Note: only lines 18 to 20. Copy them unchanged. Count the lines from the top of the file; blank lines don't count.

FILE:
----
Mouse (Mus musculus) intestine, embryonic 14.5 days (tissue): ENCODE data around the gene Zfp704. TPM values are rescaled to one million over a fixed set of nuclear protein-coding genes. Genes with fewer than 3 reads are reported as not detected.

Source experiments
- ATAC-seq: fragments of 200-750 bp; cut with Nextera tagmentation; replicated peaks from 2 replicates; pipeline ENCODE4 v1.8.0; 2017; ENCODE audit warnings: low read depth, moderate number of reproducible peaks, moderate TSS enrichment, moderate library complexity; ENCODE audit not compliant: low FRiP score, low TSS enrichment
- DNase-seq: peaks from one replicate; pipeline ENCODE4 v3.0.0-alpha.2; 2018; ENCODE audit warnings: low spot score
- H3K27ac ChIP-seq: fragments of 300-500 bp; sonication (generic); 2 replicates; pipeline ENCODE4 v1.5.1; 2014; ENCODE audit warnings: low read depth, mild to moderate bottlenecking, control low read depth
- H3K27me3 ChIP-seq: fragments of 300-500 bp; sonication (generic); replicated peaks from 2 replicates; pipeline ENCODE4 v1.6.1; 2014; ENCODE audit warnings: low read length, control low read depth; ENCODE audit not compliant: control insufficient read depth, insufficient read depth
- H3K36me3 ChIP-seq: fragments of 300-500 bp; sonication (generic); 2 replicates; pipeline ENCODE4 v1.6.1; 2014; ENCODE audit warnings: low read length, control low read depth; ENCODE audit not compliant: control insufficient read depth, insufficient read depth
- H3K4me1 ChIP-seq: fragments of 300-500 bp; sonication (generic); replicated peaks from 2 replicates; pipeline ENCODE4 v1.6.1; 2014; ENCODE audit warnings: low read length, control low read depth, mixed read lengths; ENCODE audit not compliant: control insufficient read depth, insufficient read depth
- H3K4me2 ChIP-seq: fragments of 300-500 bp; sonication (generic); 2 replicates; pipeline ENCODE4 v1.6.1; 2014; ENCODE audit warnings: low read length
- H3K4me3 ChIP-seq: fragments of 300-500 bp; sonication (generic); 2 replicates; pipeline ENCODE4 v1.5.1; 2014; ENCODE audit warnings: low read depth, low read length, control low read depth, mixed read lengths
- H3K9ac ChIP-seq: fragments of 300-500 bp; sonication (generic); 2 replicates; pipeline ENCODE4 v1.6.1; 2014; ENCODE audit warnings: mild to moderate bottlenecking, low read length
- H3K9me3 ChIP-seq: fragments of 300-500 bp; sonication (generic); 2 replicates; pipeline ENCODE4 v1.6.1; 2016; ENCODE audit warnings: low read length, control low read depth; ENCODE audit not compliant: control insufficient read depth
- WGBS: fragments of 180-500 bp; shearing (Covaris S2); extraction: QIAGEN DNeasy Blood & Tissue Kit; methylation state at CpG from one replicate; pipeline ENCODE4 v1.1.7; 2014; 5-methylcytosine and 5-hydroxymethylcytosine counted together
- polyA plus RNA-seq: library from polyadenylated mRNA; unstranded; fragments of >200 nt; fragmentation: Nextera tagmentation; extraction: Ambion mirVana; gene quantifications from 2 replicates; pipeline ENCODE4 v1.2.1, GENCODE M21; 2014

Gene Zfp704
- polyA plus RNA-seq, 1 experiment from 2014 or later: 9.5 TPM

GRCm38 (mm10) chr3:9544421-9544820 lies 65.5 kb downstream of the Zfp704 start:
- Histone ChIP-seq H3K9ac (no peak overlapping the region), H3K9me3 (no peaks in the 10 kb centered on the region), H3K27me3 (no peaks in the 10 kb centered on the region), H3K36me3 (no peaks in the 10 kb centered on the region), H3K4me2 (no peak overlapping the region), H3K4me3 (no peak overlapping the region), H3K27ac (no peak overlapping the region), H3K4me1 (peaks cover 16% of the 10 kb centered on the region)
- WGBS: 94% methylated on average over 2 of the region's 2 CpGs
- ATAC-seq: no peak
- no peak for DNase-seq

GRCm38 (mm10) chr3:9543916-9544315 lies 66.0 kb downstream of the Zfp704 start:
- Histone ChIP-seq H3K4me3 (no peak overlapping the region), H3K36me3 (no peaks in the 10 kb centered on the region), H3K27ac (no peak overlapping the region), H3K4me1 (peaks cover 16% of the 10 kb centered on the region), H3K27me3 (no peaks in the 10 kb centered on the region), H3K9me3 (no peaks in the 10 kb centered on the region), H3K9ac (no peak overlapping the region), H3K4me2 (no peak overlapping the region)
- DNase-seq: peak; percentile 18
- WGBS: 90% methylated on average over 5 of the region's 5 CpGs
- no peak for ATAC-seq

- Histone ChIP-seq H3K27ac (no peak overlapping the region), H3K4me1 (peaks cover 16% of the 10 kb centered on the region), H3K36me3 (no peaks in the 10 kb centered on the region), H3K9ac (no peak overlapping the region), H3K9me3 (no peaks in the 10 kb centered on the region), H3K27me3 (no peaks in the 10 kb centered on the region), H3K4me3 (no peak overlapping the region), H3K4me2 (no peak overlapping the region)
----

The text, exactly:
- Histone ChIP-seq H3K9ac (no peak overlapping the region), H3K9me3 (no peaks in the 10 kb centered on the region), H3K27me3 (no peaks in the 10 kb centered on the region), H3K36me3 (no peaks in the 10 kb centered on the region), H3K4me2 (no peak overlapping the region), H3K4me3 (no peak overlapping the region), H3K27ac (no peak overlapping the region), H3K4me1 (peaks cover 16% of the 10 kb centered on the region)
- WGBS: 94% methylated on average over 2 of the region's 2 CpGs
- ATAC-seq: no peak